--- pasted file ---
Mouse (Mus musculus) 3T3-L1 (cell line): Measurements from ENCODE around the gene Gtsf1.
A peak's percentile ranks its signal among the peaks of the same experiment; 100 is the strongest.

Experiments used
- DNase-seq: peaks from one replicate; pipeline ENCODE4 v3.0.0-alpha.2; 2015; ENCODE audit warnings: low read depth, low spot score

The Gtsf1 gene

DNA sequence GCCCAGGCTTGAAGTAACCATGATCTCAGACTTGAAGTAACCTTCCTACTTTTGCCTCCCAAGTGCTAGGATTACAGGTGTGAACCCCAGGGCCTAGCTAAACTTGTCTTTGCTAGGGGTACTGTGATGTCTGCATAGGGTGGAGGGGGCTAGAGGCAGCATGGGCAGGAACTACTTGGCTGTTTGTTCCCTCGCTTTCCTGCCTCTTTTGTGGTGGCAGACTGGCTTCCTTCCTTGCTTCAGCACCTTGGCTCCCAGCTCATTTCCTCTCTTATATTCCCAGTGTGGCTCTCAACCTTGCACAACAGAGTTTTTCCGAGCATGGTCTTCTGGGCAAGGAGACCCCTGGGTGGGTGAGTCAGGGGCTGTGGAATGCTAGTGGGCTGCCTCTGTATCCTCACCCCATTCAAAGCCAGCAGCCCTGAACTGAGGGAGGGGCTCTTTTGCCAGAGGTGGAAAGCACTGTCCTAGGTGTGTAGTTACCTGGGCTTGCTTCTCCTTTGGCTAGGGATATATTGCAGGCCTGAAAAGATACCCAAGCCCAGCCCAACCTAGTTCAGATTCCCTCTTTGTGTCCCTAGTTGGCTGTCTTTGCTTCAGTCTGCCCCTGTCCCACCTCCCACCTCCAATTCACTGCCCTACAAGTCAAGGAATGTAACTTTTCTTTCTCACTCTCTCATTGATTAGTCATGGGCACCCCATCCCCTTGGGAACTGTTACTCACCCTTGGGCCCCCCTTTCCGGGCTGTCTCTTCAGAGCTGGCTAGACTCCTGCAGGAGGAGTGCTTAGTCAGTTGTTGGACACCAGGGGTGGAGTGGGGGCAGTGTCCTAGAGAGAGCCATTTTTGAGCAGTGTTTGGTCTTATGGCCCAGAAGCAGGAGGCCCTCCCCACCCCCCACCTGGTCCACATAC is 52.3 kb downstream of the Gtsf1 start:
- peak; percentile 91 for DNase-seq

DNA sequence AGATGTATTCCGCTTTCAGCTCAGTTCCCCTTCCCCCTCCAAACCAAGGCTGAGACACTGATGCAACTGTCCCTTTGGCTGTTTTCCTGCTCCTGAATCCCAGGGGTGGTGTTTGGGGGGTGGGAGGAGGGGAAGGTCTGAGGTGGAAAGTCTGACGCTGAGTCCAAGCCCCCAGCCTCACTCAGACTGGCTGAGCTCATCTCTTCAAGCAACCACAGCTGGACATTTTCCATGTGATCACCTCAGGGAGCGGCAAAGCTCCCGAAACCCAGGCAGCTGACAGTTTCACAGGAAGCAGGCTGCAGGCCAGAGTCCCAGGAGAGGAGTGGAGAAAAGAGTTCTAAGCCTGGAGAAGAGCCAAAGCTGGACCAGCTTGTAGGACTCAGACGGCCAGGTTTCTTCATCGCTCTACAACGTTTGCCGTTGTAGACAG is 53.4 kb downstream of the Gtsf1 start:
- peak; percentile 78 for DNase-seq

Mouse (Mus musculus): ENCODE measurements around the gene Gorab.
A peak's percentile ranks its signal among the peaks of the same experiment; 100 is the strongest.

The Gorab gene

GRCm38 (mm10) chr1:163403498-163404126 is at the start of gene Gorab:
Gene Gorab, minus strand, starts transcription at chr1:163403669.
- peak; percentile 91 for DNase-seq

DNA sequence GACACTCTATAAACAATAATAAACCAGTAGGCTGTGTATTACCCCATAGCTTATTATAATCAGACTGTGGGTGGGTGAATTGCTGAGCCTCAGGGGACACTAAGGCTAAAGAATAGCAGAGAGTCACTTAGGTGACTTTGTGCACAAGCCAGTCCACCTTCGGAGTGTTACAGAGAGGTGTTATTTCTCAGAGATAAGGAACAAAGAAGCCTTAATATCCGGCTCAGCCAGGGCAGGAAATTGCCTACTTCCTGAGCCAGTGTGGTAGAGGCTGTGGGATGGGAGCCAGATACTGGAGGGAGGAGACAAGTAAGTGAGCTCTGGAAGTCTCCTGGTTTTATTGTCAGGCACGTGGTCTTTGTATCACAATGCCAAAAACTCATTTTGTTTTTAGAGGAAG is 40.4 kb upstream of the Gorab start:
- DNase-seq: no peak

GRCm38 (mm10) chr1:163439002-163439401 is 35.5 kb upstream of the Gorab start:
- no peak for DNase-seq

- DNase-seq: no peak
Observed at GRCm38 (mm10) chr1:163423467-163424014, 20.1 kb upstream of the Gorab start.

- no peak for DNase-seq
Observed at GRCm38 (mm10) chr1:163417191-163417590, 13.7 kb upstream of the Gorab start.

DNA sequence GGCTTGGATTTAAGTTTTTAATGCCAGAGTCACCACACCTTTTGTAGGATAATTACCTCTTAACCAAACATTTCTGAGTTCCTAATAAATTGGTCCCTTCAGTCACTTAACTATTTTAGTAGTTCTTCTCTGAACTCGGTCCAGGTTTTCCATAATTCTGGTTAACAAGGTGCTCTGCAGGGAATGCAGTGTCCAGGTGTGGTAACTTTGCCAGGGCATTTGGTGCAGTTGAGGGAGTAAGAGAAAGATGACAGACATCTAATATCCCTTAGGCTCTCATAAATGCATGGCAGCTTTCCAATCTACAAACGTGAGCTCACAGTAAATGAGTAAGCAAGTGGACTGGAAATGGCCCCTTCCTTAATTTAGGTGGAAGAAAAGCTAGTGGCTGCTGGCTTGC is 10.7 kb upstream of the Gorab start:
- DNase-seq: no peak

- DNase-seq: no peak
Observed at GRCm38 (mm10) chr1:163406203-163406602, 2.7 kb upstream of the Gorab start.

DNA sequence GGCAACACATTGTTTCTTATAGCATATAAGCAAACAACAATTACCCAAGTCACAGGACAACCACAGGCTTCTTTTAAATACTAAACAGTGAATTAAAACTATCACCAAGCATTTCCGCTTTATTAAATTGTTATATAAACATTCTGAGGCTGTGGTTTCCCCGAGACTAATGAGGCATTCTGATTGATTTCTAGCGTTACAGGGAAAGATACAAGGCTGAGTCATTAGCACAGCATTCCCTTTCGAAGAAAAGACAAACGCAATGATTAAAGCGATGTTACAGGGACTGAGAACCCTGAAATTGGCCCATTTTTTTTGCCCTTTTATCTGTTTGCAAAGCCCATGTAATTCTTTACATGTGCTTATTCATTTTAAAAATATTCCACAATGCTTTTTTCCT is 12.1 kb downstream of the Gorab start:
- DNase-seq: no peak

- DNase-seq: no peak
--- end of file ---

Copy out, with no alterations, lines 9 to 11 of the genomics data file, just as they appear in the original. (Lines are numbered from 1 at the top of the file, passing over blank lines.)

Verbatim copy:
- peak; percentile 78 for DNase-seq

Mouse (Mus musculus): ENCODE measurements around the gene Gorab.
A peak's percentile ranks its signal among the peaks of the same experiment; 100 is the strongest.